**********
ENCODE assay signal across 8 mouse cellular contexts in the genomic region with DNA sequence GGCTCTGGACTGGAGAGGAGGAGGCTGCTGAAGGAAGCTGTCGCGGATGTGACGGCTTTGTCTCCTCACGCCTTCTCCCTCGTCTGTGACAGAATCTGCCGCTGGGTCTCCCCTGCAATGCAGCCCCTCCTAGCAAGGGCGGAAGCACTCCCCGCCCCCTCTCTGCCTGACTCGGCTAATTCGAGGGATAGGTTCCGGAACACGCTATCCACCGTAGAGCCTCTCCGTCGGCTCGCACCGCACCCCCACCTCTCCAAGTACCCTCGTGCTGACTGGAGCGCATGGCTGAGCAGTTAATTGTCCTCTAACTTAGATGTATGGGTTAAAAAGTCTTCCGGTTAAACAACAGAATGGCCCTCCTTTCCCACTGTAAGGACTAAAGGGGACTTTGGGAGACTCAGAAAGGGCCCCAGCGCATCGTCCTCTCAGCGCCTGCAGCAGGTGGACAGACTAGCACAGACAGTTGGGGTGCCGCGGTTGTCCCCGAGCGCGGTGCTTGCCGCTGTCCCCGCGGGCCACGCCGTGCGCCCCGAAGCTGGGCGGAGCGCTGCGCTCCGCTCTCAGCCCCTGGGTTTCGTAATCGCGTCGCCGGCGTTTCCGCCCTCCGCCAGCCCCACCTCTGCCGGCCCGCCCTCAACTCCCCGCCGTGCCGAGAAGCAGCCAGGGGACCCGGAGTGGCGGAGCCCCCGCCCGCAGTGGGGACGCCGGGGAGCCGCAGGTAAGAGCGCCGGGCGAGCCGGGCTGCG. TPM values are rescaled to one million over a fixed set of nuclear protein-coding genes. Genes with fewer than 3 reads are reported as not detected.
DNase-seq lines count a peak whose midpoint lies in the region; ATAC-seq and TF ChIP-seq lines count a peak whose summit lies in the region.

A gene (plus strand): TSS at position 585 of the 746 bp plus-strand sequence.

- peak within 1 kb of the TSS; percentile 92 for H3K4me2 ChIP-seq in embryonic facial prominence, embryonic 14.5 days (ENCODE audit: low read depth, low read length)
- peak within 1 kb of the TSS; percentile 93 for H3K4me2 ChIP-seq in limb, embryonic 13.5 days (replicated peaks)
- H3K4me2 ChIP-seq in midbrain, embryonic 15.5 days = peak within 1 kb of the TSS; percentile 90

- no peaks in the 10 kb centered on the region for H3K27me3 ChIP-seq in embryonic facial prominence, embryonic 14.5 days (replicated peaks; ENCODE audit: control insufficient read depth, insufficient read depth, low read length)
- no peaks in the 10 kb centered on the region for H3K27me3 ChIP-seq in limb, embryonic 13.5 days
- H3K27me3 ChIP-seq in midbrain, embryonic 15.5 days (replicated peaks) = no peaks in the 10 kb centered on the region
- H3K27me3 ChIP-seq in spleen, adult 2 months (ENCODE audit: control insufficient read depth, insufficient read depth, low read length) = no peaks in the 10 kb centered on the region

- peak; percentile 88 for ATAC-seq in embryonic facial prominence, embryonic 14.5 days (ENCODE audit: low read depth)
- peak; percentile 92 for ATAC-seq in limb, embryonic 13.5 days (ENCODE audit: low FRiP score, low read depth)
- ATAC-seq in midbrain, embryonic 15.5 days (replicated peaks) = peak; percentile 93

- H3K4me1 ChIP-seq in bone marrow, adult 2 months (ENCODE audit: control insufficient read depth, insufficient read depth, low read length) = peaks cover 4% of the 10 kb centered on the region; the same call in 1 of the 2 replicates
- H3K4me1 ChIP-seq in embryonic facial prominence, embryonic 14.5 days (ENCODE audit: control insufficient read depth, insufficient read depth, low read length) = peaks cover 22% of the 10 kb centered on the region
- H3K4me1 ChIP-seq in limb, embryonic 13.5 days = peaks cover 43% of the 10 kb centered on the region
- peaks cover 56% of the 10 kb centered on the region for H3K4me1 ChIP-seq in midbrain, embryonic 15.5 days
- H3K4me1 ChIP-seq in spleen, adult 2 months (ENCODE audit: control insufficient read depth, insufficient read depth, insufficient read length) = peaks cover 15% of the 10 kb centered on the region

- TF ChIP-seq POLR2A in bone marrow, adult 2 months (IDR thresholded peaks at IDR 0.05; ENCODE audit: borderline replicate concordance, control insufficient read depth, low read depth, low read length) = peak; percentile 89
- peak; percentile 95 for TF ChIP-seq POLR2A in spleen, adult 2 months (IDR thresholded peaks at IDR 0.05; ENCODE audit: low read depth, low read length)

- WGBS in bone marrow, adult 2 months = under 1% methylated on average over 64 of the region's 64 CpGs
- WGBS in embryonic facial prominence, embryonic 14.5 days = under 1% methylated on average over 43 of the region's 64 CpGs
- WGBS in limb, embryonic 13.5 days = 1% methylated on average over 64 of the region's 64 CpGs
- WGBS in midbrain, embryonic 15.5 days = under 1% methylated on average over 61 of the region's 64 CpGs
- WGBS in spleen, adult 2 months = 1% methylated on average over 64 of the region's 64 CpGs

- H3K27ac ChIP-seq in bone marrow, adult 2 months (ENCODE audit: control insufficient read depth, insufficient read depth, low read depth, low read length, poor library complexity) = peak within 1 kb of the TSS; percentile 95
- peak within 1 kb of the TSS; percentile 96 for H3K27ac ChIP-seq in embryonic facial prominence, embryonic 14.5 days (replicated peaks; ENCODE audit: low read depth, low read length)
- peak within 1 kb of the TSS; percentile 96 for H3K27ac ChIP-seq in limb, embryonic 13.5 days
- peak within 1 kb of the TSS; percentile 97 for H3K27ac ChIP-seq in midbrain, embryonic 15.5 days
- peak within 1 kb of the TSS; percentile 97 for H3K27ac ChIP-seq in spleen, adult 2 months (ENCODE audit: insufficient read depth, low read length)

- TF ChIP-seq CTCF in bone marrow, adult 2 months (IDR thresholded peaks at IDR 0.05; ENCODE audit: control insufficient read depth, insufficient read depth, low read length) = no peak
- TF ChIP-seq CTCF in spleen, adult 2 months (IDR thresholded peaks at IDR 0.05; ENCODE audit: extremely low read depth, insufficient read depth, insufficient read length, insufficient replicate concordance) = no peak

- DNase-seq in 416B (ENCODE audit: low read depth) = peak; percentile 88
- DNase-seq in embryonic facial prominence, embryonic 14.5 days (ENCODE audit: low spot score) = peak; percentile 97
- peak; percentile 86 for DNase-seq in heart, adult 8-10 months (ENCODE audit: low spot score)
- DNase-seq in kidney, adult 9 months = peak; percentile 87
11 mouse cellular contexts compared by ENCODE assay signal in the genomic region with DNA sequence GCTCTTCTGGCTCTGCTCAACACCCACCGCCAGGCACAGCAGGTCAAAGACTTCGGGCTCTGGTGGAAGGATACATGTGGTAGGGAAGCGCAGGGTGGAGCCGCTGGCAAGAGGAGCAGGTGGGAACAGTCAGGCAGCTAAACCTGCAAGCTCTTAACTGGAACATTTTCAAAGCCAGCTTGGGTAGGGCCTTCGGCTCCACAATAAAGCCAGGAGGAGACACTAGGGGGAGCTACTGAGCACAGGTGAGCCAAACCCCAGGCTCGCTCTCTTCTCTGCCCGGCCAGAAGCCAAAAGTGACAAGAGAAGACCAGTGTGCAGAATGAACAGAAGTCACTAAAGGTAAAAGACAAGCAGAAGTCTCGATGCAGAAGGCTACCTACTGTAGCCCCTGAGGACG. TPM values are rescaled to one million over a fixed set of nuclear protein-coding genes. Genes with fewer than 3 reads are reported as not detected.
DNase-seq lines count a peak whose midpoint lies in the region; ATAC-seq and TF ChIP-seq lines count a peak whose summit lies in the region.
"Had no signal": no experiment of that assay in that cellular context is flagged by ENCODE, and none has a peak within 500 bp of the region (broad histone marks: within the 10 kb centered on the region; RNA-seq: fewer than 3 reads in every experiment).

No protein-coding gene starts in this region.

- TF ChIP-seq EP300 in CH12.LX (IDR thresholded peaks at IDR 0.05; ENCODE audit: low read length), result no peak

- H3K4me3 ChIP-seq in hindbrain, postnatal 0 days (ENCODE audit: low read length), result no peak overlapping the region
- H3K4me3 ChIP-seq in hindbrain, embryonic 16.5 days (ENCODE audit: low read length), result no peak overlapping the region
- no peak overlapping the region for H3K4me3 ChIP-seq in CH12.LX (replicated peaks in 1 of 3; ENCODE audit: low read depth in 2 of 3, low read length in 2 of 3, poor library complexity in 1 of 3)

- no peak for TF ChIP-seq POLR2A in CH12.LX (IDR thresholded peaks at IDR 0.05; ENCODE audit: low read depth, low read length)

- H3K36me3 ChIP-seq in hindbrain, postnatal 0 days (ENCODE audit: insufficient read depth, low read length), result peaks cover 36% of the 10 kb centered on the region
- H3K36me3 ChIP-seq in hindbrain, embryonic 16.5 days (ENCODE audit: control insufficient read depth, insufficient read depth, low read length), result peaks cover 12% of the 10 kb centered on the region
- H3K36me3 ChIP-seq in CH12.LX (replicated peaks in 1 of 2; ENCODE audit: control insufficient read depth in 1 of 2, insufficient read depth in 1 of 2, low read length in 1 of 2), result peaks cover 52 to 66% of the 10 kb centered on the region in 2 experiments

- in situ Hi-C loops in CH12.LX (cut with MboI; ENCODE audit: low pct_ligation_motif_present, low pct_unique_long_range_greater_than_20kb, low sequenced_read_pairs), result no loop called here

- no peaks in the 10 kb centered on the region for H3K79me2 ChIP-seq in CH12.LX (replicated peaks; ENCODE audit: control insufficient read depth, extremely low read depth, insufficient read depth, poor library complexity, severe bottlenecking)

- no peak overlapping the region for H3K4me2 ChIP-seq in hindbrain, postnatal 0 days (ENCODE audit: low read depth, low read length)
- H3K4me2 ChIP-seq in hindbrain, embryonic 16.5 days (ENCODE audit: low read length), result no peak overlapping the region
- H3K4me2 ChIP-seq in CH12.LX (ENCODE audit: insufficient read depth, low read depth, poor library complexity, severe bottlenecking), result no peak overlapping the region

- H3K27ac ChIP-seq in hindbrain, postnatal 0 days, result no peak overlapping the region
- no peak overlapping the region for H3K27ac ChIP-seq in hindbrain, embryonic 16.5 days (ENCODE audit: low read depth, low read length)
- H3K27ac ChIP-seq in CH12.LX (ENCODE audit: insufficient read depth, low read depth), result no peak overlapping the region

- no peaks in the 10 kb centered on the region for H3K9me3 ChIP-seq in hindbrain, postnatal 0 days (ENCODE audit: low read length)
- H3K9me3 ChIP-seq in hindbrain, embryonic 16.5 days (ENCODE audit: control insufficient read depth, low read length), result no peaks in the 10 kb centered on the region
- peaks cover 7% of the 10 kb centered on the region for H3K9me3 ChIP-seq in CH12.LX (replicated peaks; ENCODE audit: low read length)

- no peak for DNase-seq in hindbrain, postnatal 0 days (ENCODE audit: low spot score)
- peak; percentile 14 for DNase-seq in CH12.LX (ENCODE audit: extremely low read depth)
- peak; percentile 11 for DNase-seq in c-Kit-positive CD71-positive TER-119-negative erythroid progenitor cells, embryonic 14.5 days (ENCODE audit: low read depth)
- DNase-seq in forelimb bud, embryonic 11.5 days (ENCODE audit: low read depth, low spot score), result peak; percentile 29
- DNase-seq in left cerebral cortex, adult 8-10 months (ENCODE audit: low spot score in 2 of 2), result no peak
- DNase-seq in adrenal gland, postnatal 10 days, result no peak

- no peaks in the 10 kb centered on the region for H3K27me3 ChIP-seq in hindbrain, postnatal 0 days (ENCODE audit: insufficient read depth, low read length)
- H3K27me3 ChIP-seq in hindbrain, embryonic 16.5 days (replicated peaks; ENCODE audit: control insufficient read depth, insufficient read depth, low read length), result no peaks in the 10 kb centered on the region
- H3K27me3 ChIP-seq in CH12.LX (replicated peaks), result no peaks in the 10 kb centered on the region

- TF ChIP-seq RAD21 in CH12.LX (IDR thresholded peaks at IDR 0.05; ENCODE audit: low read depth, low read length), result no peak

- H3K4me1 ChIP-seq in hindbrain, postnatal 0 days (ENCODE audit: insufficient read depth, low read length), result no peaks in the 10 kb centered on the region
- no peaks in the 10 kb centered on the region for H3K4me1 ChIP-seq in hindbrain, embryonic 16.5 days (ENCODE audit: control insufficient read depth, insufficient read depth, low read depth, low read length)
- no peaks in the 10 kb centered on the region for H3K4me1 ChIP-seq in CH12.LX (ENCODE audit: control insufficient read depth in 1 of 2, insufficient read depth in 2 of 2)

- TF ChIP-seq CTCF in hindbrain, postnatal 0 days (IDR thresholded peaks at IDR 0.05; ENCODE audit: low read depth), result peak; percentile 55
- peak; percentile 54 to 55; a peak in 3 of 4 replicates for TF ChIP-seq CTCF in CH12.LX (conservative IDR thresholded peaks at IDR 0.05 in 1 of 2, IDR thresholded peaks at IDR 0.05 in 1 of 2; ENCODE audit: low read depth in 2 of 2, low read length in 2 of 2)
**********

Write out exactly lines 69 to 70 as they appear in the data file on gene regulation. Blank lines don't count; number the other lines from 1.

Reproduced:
- TF ChIP-seq RAD21 in CH12.LX (IDR thresholded peaks at IDR 0.05; ENCODE audit: low read depth, low read length), result no peak

- H3K4me1 ChIP-seq in hindbrain, postnatal 0 days (ENCODE audit: insufficient read depth, low read length), result no peaks in the 10 kb centered on the region